Mike developed a reputation for being an excellent receiver of knuckleball pitchers.  When Johnny moved to the Majors so did Mike.

The Pirates had 3 to 4 pitchers who threw knuckleballs.   Mike shared catching duties with Joe Garagiola and Heisman Trophy Winner Vic Janowicz. Late in the season the Pirates sold Lindell to the Phillies. the following year Sandlock was a Phillie but it was not to be for Mike as he was involved in a home plate collision during a Spring Training game.   Phillies shipped him to San Diego. That 1954 was his final year of his baseball career.

Mike Sandlock Now

Mike Sandlock, Brooklyn Dodger

Here is a video from Nick of Examiner.com

Mike still follows the game. Recently he said ” The Mets guy(R.A. Dickey) now, throws his harder, but Lindell’s broke more.”

Sandlock offered this advice to catchers trying to contain the knuckler “You have to have good reflexes to be a knuckleball catcher. You can’t go reaching for it, you have to wait for it.” but even he was quick to admit it was a difficult task “It was like catching flies, I called it a butterfly.”

Sandlock feels the modern game moves too slowly compared to when he played.

He feels too much time is spent today with pitchers walking around the mound, the catcher going to the mound then the entire infield going to the mound and guys constantly adjusting their batting gloves and stepping out of the batter’s box.

He attended a Yankee game recently when Freddy Garcia was on the mound and said he could not wait to leave because of how long Garcia took to deliver each pitch.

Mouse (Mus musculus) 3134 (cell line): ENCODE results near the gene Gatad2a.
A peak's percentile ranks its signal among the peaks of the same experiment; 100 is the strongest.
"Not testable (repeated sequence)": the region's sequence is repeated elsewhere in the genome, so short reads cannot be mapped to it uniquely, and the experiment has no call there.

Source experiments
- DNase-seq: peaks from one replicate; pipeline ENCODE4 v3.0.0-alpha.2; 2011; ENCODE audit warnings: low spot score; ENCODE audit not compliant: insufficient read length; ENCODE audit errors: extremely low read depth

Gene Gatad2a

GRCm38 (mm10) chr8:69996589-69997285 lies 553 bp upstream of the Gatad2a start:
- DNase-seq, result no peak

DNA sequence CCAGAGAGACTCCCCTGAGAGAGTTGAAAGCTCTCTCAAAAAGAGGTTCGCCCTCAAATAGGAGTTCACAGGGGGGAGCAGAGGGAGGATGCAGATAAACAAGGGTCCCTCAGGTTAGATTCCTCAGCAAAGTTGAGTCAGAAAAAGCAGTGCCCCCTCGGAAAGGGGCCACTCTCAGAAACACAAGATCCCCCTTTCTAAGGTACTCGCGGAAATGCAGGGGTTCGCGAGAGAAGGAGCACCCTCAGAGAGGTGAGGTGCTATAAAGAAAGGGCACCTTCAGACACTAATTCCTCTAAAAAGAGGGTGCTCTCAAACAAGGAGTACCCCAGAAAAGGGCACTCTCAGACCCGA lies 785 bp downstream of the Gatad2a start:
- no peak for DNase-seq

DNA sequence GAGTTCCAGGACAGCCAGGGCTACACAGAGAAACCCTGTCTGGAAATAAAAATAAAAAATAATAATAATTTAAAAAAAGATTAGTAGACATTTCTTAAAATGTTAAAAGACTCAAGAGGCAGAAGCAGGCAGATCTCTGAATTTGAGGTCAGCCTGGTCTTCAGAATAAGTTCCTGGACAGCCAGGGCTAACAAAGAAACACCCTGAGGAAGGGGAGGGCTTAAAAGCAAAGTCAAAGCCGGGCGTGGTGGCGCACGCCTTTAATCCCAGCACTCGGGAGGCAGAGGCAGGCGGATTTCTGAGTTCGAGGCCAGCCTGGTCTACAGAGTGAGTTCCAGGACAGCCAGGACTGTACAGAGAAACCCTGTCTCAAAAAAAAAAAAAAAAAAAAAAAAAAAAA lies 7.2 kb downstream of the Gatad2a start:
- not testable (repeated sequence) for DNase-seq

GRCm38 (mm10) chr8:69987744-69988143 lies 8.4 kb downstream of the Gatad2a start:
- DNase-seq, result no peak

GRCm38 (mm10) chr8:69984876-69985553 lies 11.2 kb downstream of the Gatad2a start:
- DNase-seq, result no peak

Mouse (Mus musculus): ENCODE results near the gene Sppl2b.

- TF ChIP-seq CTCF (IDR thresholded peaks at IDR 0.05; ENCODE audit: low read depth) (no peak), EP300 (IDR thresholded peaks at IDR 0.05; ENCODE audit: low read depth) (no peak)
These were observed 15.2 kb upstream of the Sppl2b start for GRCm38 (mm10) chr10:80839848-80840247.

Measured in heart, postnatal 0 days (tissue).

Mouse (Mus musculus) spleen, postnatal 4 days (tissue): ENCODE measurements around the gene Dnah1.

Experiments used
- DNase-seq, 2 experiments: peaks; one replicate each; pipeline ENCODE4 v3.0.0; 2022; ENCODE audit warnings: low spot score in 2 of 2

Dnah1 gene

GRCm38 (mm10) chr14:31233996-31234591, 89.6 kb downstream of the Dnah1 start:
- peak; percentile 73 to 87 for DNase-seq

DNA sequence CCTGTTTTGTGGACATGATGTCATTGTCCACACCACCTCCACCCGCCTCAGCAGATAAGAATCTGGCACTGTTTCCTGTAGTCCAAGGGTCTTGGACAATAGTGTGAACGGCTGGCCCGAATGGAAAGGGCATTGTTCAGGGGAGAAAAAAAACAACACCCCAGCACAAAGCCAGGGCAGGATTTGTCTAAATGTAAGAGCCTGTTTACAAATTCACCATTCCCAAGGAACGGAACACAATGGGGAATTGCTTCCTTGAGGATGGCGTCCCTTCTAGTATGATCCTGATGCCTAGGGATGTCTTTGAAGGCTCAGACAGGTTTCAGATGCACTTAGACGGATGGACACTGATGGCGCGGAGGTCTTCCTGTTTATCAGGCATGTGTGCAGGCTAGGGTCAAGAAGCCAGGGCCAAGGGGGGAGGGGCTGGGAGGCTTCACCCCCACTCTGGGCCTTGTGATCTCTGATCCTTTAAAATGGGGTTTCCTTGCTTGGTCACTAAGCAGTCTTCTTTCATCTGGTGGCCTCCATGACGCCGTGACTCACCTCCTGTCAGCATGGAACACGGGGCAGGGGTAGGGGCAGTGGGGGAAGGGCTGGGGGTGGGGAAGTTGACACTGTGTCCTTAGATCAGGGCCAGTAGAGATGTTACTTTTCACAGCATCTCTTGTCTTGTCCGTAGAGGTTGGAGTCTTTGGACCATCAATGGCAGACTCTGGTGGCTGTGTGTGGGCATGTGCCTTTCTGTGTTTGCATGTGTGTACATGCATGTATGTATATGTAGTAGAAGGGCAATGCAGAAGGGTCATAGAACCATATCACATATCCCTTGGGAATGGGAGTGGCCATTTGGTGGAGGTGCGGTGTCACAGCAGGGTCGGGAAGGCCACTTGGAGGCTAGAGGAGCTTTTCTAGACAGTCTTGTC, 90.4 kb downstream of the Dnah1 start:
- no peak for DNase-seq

“Do you see how slow he goes?” he asked. “He gets the ball, walks around the whole mound then throws a pitch, gets the ball back and it’s the same damn thing. There is no desire.”

Mr Sanlock was honored at Citi Field when the Dodgers were playing the Mets last July, 2012


Mike Sandlock with Don Mattingly at Citi Field.   Mr. Sandlock still lives in the place where he was born.  As of last year, Mike was still playing Golf once a week .

ref: http://Examiner.com,http://blogs.piratesprospects.com/, http://www.greenwichtime.com/sports/, http://baseballinwartime.blogspot.com/

7 Comments

Great idea Emma. I look forward to learning more about each player.

Thank you, Emma. I remember watching Mike play for Hollywood against my Angels. Keep the articles coming!

Thanks Brian! I kept kicking the idea if I wanted to do that. There is one player that there are no pictures of him anywhere. He was only in one game. I’ll see what I find when I get to him. He wasn’t even listed with a uniform number in the Dodger guide. Actually I found two that they were not listed on the Dodger guide list by uniform number. I emailed Mark about both.
.
Chuck, You are so welcome. Those games between the Hollywood Stars and the Angels must have been something to see! I love hearing and reading about those days.

Great piece. I really like what you’ve done the past couple of years with your Brooklyn Dodger posts. I look forward to reading more articles, and if you need any help or assistance with anything, just let me know

~Russel

OMG Brian that was so funny! hahahah. How did you do that? I heard they might bring Scott Rolen. He always wanted to come this way. You know Scott and Mattingly were both born in Evansville, Indiana. If he does not hook up as a player he would like to be a coach. I don’t know how he would be.

I used the free Talking Nibbler app for Android on my phone. It is also available for iOS devices.
Easy – peasy! Just talk and press a button at the appropriate time.
Go Blue!